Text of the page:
(Weekly Organ of the Communist Party of India (Marxist)
May 02, 2010
Hot Steel and a Cold Govt:
Mayapuri Radioactive Exposure
near fatal radiation
exposure in the Mayapuri scrap has led to hospitalisation of 11 people.
cause has now been identified as radioactive cobalt 60 sources that
up in the scrap. What neither the Atomic Energy Commission nor the
has disclosed is that it is not the first time that we have found
cobalt 60 in metal scrap. Almost two years back,
The Atomic Energy Commission, the keeper of the nation's nuclear safety has virtually washed its hands off the affair, claiming that the radiation material appears to have originated from imported scrap and AEC had no responsibility regarding this. This is what Prithviraj Chavan has also echoed in the parliament. What this shows is the utter callousness with which the government authorities conduct their nuclear affairs. To add gratuitous insult to radiation injury, Prithviraj Chavan tried to relate it to the Nuclear Liability Bill pending in the parliament � apparently this bill has provisions relating to radiation damage from scrap. The truth is that the Nuclear Liability Bill covers only nuclear reactors, and the last we know, there are none in Mayapuri!
Now it transpires that the radioactive material originated from the Delhi University Chemistry Department, which had disposed of as scrap a gamma radiation equipment with an active source of cobalt 60. Therefore, this falls squarely within Atomic Energy Regulatory Board (AERB) /AEC's jurisdiction, as they are supposed to track all radioactive sources in the country.
story of radioactive
scrap is not new. In August 2008, a container from
Atomic Energy Commission
and the Atomic Energy Regulatory Board (AERB) has total responsibility
country for all such matters. Satya Pal
Agarwal, head of the radiological safety division of
issue is clear.
Radioactive material is mixed up in scrap � either imported or local --
finding its way into steel making. Obviously, iron and steel scrap is
FOR PEOPLE�S LIVES
In today's day and age, peoples lives are assumed to have less importance than the value of our exports. Obviously, if the steel used in engineering industry gets contaminated, this poses a huge risk for our 23 billion dollar exports in this sector. If not for the health of its people, at least for protecting its industry and its exports, we would have expected the Indian government to carry out an aggressive program with respect to import of suspect iron and steel scrap. Yet, after almost two years, we find that the scanners and radiation measuring instruments to monitor imported scrap is yet to be functional in our ports. The government has passed the buck to the steel makers telling them that they must check for radioactive contamination of all their inputs.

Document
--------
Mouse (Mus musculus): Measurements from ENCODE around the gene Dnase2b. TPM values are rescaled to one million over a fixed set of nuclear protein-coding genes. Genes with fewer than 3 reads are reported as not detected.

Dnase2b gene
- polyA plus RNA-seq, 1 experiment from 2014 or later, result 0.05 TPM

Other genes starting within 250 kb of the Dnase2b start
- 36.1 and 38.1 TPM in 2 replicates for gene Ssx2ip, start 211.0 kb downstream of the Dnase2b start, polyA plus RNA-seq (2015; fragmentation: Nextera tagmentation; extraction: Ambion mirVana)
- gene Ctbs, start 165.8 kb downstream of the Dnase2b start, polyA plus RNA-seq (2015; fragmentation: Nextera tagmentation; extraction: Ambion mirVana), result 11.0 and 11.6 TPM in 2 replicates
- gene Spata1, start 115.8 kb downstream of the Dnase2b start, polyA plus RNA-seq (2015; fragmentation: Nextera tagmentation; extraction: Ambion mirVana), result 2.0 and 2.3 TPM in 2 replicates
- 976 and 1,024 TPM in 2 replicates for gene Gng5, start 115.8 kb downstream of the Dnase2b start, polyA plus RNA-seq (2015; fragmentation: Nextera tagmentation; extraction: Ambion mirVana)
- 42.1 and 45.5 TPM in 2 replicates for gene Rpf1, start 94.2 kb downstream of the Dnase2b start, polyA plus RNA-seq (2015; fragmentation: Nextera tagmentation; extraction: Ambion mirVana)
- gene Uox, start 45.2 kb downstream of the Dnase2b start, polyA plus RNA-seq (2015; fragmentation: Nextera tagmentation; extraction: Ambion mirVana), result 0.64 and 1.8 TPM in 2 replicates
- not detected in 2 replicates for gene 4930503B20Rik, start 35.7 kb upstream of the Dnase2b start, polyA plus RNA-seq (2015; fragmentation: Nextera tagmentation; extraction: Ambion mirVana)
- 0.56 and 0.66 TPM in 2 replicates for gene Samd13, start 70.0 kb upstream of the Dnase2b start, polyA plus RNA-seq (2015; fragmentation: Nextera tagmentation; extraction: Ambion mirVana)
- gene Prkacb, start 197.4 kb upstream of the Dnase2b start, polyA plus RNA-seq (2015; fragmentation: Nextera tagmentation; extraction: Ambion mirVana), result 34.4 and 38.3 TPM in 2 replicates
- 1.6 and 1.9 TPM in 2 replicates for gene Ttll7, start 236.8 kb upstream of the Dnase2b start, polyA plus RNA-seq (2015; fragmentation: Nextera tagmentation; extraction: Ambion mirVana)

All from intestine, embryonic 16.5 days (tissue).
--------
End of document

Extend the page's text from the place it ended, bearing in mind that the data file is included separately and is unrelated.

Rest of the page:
a statement to the
press, Dr S Banerjee, chairman of the
Commission said , "Whatever happened in
As Dr Gopalkrishnan points out (http://news.rediff.com/column/2010/apr/22/delhi-radiation-case-aec-aerb-also-culpable.htm), the Act's sections 16 and 17 makes clear that monitoring all such possible radioactive substances is a part of AEC's duties. Subsequently, Atomic Energy Regulatory Board was set up in 1983 and this part of the mandate was transferred to AERB. Dr Gopalkrishnan points out, �One of the responsibilities legally assigned to the AERB through its founding notification is to review operational experience in the light of the radiological safety criteria recommended by the International Commission on Radiological Protection (ICRP), International Atomic Energy Agency (IAEA) and other similar international bodies, adapt them to suit Indian conditions, and thereby evolve major safety policies.
This aspect is especially relevant in dealing with issues of missing and misplaced powerful radioactive sources, a subject in which IAEA has enormous experience and data bases. IAEA has also, over the years, developed procedures for preventive and corrective action, in consultation with various countries. After evolving appropriate national policies based on this world experience, the AERB is to implement them and maintain a high degree of nuclear safety and security in the country�.
Chairman cannot wish away the statutory obligations that the Act
AEC. In fact, the radioactive steel cases in
One of the advantage of radioactive contamination for post mortem purposes is that it does leave a physical trace. The people are entitled to ask what happened last time when AEC/AERB traced the path of radioactive scrap going into steel plants? Is it the same source that caused the problem last time that is responsible now also for the Mayapuri incident or is it a new source? Where did the scrap originate last time and what are the steps that AEC/AERB took then? None of these questions have been answered and given AEC/AERB's record of opaque functioning and stonewalling all questions of safety, none may materialise.